One final reason I play primarily XBLA games is the fact that retail games have turned into incredible commitments of time. As stated above, I’m an ADD gamer. After about 5-6 hours with a game, I’m mentally checked out of it with a few exceptions. Most retail games contain 20+ hours of gameplay these days to ensure value for the customer’s dollar. The problem with this is that a lot of those 20+ hours of content is redundant and boring. XBLA games tend to be so short that you rarely feel like you are doing the same thing twice, whereas retail games often require grinding to simply move on through a campaign.
Another addition to retail time commitments is DLC after the release. A lot more retail games add DLC when compared to XBLA titles. The feeling of discovering DLC for a game I completed months ago triggers an immediate sigh of frustration. For me, this is more of a pain in the ass than it is a welcomed reason to return to a game. When I finish a game, I want that to be the end of the story. Sometimes I truly miss the days where a lack of internet connections didn’t allow developers to continue to alter and add to their game after the release.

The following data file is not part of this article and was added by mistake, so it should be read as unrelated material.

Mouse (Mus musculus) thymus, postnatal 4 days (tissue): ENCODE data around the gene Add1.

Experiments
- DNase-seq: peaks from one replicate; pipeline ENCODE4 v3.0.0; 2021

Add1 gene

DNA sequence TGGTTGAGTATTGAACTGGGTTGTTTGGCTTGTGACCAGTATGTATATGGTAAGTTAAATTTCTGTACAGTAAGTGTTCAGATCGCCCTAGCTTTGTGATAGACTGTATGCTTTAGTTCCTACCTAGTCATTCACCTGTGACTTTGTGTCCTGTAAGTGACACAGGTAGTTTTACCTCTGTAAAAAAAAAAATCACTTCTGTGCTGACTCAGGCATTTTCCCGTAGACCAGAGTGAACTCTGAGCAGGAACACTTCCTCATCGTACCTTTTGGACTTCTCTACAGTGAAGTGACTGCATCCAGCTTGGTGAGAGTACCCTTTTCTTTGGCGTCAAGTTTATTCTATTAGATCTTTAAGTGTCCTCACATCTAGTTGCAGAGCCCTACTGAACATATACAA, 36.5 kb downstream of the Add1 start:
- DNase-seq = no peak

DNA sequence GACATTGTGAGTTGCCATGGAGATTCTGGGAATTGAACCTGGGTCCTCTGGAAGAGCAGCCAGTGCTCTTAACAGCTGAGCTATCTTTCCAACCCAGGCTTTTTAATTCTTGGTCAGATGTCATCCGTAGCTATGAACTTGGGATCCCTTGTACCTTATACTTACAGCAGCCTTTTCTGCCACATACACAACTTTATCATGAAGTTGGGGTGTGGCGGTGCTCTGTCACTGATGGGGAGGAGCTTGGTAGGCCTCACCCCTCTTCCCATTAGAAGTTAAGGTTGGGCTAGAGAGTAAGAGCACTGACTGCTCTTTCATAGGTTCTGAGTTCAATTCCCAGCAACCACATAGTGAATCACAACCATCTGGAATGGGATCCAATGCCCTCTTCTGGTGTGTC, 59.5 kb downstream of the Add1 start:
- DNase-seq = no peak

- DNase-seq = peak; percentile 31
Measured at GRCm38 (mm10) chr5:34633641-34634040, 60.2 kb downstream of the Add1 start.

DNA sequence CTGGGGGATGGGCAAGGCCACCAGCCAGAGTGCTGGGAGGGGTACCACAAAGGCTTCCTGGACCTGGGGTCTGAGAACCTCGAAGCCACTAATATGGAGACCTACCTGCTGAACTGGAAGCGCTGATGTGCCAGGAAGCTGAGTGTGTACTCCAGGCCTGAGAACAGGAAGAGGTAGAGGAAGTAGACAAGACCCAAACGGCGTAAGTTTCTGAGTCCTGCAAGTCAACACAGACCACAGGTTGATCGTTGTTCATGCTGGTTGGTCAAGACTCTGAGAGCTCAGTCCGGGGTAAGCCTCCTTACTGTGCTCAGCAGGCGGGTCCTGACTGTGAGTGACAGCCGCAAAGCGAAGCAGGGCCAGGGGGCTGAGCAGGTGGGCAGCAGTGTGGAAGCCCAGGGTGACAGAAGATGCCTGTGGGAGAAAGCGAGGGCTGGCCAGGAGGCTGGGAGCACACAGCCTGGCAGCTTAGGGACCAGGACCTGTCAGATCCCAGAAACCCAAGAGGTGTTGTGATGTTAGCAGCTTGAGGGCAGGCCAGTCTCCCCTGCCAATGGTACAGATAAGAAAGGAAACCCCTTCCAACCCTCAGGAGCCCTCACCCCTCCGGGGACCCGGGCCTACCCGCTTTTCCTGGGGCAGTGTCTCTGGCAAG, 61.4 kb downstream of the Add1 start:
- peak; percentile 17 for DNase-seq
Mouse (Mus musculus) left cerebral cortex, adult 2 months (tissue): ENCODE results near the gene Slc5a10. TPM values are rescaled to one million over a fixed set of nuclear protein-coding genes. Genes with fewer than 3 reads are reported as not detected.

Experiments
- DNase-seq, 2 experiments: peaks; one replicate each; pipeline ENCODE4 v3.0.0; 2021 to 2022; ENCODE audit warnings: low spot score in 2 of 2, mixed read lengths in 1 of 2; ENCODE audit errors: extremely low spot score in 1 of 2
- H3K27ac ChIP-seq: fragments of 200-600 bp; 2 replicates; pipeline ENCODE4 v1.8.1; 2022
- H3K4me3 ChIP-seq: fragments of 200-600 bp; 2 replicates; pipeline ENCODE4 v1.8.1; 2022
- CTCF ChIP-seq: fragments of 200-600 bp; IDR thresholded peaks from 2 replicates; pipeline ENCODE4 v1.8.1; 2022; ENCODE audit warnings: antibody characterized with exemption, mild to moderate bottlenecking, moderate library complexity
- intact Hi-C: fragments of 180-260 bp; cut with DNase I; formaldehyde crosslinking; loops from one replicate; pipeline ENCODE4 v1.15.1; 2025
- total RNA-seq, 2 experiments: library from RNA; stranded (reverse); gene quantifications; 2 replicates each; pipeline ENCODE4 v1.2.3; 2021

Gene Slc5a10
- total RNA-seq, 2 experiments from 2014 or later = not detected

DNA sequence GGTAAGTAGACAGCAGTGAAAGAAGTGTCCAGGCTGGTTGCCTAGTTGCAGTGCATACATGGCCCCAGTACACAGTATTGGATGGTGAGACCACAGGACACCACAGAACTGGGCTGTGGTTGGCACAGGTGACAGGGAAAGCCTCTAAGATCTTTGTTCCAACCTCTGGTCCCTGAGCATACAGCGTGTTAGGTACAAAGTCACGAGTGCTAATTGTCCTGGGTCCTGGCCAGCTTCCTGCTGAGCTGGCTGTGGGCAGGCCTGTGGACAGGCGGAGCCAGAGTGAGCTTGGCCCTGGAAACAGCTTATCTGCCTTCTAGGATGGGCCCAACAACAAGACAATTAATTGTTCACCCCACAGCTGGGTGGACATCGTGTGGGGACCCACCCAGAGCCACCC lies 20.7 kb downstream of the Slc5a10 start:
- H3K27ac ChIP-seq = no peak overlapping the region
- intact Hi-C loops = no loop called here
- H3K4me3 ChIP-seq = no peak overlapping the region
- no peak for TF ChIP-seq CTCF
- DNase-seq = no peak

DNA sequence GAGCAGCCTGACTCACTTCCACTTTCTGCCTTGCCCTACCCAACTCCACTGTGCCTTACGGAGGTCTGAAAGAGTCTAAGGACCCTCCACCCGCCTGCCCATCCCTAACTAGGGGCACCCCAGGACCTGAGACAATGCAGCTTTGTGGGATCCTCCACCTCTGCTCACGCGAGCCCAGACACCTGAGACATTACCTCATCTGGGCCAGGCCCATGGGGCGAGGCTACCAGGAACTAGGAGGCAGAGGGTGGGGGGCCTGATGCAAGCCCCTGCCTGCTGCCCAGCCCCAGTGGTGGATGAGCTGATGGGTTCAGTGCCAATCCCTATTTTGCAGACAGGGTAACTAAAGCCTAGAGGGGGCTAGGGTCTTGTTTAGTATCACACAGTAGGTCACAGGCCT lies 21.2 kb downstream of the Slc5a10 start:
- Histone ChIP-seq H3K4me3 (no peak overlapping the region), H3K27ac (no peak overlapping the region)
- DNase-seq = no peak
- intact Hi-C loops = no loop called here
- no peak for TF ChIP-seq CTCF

You add all this up and you’ll find my games library consisting of 250+ XBLA titles, 100+ XBLIG titles and only 21 retail titles. The amount of retail games that stand out to me as must play games of the past six years can be counted on one hand. But I can go on for days about XBLA games that were one of a kind experience. The funny thing is that my massive XBLA catalog came at a lesser price, lower risk and a much smaller level of frustration with their business tactics. It was clearly the right choice for any gamer who has seen the price and commitments for retail games increase while the fun and innovation have clearly leveled off. Hopefully as XBLA becomes a more prominent platform, it won’t follow in the footsteps of its big brother. Only time will tell. For now retail games are far too frustrating for me and I feel like more people tend to share that attitude every day. So if you’re looking for something fresh and inexpensive to experiment with, why not check out what XBLA games you may have overlooked.